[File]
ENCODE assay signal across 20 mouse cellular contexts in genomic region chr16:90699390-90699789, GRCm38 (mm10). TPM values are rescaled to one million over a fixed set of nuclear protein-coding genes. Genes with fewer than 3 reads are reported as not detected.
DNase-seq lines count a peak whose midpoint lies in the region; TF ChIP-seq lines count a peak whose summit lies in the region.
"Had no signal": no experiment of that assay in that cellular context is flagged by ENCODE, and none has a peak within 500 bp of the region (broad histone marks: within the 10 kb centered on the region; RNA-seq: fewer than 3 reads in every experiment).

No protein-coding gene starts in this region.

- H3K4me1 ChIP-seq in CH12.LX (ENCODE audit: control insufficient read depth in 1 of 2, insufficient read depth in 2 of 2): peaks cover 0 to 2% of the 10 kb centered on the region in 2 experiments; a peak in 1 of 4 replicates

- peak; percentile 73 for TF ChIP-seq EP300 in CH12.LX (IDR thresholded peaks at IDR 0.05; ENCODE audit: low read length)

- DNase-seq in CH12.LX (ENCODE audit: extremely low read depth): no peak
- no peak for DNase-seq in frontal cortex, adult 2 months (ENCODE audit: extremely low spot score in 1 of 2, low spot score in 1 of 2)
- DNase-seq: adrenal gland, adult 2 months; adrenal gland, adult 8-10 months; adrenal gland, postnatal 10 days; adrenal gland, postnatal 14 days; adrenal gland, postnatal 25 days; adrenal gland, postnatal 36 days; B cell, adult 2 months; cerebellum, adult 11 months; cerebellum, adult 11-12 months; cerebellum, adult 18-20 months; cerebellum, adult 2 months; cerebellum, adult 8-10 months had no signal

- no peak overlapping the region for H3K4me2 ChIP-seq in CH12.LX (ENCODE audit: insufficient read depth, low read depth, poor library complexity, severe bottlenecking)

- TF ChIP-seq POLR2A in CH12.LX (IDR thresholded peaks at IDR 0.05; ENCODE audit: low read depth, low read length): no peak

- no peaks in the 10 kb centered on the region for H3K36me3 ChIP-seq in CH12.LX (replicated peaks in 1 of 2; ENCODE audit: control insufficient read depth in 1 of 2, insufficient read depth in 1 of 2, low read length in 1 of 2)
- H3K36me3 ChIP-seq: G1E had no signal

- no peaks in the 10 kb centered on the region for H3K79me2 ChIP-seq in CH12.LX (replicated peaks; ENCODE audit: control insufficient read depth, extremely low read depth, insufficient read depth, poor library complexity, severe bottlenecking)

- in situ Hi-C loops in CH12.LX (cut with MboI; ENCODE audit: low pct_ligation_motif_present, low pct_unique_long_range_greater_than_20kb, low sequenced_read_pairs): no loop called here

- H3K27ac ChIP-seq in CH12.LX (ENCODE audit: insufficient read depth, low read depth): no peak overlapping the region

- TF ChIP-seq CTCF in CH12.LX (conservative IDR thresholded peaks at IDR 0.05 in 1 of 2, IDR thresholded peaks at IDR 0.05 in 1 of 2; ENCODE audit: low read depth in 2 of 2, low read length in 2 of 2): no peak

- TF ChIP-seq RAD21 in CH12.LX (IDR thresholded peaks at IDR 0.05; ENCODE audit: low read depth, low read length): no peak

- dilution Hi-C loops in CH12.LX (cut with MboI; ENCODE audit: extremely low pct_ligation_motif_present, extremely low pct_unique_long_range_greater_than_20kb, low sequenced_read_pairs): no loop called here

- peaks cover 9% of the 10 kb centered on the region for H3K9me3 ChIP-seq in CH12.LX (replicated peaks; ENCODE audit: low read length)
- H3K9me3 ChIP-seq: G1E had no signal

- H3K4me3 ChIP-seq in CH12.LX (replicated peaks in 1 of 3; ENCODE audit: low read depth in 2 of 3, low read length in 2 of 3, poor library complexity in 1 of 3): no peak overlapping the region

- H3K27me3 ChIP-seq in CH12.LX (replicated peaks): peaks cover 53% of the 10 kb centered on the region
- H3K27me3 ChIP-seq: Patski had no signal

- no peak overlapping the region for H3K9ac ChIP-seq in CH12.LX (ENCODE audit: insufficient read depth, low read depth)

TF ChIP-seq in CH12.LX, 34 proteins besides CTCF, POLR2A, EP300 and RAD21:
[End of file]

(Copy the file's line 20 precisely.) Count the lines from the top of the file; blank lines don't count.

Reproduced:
- peaks cover 9% of the 10 kb centered on the region for H3K9me3 ChIP-seq in CH12.LX (replicated peaks; ENCODE audit: low read length)